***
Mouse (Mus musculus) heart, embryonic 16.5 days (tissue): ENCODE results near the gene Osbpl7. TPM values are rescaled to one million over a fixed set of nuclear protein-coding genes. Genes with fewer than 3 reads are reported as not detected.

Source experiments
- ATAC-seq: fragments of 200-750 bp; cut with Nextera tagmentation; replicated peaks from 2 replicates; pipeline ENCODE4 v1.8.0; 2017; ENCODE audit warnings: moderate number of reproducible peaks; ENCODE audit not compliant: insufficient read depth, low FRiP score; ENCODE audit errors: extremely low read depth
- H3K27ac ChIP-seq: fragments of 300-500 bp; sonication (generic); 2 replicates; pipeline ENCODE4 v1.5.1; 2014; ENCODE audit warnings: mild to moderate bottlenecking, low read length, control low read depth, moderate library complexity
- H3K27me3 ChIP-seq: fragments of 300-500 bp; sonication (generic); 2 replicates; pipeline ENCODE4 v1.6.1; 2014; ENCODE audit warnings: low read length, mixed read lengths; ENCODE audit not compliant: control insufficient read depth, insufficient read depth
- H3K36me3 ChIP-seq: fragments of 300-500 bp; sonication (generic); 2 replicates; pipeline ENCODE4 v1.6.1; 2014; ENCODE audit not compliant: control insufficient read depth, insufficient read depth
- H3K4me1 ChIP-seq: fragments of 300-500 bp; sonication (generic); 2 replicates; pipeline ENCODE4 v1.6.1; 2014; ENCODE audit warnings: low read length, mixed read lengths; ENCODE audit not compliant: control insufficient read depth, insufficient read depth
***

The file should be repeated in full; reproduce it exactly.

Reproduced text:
Mouse (Mus musculus) heart, embryonic 16.5 days (tissue): ENCODE results near the gene Osbpl7. TPM values are rescaled to one million over a fixed set of nuclear protein-coding genes. Genes with fewer than 3 reads are reported as not detected.

Source experiments
- ATAC-seq: fragments of 200-750 bp; cut with Nextera tagmentation; replicated peaks from 2 replicates; pipeline ENCODE4 v1.8.0; 2017; ENCODE audit warnings: moderate number of reproducible peaks; ENCODE audit not compliant: insufficient read depth, low FRiP score; ENCODE audit errors: extremely low read depth
- H3K27ac ChIP-seq: fragments of 300-500 bp; sonication (generic); 2 replicates; pipeline ENCODE4 v1.5.1; 2014; ENCODE audit warnings: mild to moderate bottlenecking, low read length, control low read depth, moderate library complexity
- H3K27me3 ChIP-seq: fragments of 300-500 bp; sonication (generic); 2 replicates; pipeline ENCODE4 v1.6.1; 2014; ENCODE audit warnings: low read length, mixed read lengths; ENCODE audit not compliant: control insufficient read depth, insufficient read depth
- H3K36me3 ChIP-seq: fragments of 300-500 bp; sonication (generic); 2 replicates; pipeline ENCODE4 v1.6.1; 2014; ENCODE audit not compliant: control insufficient read depth, insufficient read depth
- H3K4me1 ChIP-seq: fragments of 300-500 bp; sonication (generic); 2 replicates; pipeline ENCODE4 v1.6.1; 2014; ENCODE audit warnings: low read length, mixed read lengths; ENCODE audit not compliant: control insufficient read depth, insufficient read depth